In the general election of June 25, 2005, Stanishev was re-elected to the National Assembly, this time for a seat in Burgas. Under his leadership the Coalition for Bulgaria (a coalition dominated by the BSP) won 31% of the votes. Stanishev said that the next government "should be led by the party which won most votes in the elections." On 20 July, after nearly a month of political uncertainty, Stanishev agreed to attempt to form a Cabinet. On July 27, 2005 the Bulgarian Parliament chose him as the new Prime Minister in a coalition government, led by the Bulgarian Socialist Party and National Movement Simeon II in a partnership with the Movement for Rights and Freedoms. The vote was 120 to 119. However, the parliament voted against Stanishev's proposed Cabinet by 119 to 117 votes.
This was followed by another two weeks of political deadlock. Finally on August 15 Stanishev was able to form a three-party grand coalition with the party of outgoing Prime Minister Simeon Sakskoburggotski and with the Movement for Rights and Freedoms, a Turkish minority party. Stanishev said the coalition's priorities would be "European integration, social responsibility and economic growth." He was elected Prime Minister by the Bulgarian parliament on August 16 with 168 in favour and 67 against. On August 17, 2005, with an official ceremony on 1 Dondukov Boulevard, Sergei Stanishev took office as Prime Minister.
Sergei Stanishev is an avid pro-EU politician who is credited with reforming Bulgaria to the extent that he managed to steer his country to be among the last group of countries which joined the EU. The ex-Bulgarian Prime Minister Sergei Stanishev had said Bulgaria's EU entrance was the final fall of the Berlin Wall for his nation. EU President Jose' Manuel Barroso had hailed Bulgarian Prime Minister Stanishev for having made enough progress for Bulgaria to join the union.
The European Commission's report on Bulgaria and Romania's accession had confirmed that after seven years of talks, Bulgaria and Romania were able to take on the rights and obligations of EU membership. Reading the report, Mr Barroso said the two nations' entry would be a "historic achievement".
"Bulgaria and Romania have carried out an extraordinary reform process and they have gone through a remarkable transformation," he said.
In June 2008 Stanishev drew criticism from human rights advocates for his remarks regarding Bulgaria's first gay pride parade; the Prime Minister said he did not approve of "the manifestation and demonstration of such orientations."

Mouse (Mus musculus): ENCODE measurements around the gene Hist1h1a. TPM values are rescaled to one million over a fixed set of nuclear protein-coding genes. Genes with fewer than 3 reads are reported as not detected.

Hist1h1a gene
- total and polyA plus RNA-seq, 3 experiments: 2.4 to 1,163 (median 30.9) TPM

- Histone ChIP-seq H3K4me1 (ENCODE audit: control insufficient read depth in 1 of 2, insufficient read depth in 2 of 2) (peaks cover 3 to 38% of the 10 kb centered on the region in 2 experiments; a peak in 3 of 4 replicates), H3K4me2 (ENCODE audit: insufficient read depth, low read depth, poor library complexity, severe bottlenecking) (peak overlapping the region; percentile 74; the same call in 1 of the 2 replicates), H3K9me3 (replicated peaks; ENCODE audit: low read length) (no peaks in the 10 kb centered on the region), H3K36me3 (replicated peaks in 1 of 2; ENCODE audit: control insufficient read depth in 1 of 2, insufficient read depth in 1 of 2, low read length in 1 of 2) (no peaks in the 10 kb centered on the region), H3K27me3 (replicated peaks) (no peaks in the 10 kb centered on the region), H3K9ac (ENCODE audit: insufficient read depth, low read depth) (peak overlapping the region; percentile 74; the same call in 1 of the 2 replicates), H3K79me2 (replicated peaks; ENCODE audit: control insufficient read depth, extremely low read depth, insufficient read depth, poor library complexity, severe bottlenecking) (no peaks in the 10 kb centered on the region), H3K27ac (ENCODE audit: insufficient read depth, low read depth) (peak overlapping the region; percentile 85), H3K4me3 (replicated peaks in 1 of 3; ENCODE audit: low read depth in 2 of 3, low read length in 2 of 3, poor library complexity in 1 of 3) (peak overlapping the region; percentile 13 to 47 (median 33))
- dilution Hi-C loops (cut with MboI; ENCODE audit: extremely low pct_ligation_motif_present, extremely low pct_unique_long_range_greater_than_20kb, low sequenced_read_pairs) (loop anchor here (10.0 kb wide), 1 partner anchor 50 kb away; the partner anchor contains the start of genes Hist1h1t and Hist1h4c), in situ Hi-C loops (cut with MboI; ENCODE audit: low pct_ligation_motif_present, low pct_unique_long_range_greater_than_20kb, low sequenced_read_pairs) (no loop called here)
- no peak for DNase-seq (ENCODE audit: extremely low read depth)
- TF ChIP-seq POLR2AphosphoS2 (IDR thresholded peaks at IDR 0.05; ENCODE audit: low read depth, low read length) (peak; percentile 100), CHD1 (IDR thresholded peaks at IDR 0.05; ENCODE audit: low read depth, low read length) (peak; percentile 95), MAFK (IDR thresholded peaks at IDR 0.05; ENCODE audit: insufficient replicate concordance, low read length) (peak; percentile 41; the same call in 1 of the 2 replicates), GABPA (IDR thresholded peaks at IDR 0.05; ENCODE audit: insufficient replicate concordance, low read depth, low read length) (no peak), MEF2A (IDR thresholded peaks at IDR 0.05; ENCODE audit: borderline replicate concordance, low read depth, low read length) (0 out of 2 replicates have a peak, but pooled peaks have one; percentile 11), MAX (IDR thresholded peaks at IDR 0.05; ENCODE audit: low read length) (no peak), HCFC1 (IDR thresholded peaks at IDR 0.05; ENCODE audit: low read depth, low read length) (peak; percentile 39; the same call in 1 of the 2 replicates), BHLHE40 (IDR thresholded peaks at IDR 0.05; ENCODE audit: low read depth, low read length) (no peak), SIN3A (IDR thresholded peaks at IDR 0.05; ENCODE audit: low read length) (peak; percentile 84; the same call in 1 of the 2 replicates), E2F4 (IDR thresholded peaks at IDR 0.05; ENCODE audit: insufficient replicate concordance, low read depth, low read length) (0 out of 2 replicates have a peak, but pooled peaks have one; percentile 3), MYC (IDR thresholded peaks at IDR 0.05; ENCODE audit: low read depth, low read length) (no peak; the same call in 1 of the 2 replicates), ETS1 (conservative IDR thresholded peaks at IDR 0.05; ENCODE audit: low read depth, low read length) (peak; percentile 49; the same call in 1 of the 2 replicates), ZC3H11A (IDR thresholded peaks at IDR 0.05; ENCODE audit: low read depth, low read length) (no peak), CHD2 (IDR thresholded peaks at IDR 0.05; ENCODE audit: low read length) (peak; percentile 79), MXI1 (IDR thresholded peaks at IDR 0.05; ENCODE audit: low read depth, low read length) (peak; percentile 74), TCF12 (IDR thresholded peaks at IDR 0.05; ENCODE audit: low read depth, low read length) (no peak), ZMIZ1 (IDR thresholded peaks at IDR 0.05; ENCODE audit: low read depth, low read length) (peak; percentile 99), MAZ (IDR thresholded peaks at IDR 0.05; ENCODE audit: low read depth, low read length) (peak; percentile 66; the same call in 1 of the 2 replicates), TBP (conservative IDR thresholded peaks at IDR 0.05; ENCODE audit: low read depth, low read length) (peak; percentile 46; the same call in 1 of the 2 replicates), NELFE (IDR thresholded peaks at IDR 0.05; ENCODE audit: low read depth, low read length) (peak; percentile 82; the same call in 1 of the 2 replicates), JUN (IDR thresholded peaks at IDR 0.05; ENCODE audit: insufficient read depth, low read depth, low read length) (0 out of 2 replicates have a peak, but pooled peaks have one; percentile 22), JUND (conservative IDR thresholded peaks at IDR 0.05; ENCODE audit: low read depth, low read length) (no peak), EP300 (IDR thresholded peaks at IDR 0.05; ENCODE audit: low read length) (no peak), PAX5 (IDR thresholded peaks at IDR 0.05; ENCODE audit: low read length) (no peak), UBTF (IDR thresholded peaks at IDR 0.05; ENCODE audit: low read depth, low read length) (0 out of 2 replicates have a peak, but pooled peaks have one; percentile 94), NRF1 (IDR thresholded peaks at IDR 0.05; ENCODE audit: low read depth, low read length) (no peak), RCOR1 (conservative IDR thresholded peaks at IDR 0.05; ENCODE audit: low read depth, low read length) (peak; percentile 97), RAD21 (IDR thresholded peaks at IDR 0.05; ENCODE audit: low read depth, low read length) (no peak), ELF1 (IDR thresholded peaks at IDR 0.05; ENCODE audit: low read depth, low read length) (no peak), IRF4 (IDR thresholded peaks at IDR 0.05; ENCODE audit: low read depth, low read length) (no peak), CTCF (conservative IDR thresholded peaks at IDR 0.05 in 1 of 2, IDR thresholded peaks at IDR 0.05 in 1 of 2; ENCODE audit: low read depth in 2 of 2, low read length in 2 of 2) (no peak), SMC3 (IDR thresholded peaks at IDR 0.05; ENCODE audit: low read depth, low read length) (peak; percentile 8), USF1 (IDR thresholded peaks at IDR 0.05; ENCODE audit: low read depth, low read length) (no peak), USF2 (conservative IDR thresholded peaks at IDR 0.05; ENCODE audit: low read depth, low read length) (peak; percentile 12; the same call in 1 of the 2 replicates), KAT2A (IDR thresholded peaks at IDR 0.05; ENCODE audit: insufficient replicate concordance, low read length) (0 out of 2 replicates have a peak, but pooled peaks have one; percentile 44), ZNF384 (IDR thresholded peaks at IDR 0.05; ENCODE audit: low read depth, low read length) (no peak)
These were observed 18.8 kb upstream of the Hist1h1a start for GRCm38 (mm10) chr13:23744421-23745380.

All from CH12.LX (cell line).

Also in June 2008 The Guardian published an article highly critical of planned real estate development in a pristine seacoast area under EU environmental protection. Sergei Stanishev's brother, Georgi Stanishev, is the Bulgarian partner of Foster and Partners, the developer behind the controversial project.
In March 2009, New Europe published the heading 'Barroso backs Stanishev'. Stanishev received the full support of European Commissions President Jose Manuel Barroso, concerning the improvement of the cooperation with the European Commission and the enhancement of the administrative capacity. Prime Minister Stanishev was on a working visit to Brussels and met with President Barroso, as well as European Commissioner for Energy Andris Piebalgs and Commissioner for Economic and Monetary Affairs Joaquin Almunia.
Later in June 2009, Sergei Stanishev supported Jose Manuel Barroso for a second term as EU Commission President.
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Famous quotes related to prime minister:
“One wants in a Prime Minister a good many things, but not very great things. He should be clever but need not be a genius; he should be conscientious but by no means strait-laced; he should be cautious but never timid, bold but never venturesome; he should have a good digestion, genial manners, and, above all, a thick skin.”
—Anthony Trollope (18151882)
“If one had to worry about ones actions in respect of other peoples ideas, one might as well be buried alive in an antheap or married to an ambitious violinist. Whether that man is the prime minister, modifying his opinions to catch votes, or a bourgeois in terror lest some harmless act should be misunderstood and outrage some petty convention, that man is an inferior man and I do not want to have anything to do with him any more than I want to eat canned salmon.”
—Aleister Crowley (18751947)
“Vanessa wanted to be a ballerina. Dad had such hopes for her.... Corin was the academically brilliant one, and a fencer of Olympic standard. Everything was expected of them, and they fulfilled all expectations. But I was the one of whom nothing was expected. I remember a game the three of us played. Vanessa was the President of the United States, Corin was the British Prime Ministerand I was the royal dog.”
—Lynn Redgrave (b. 1943)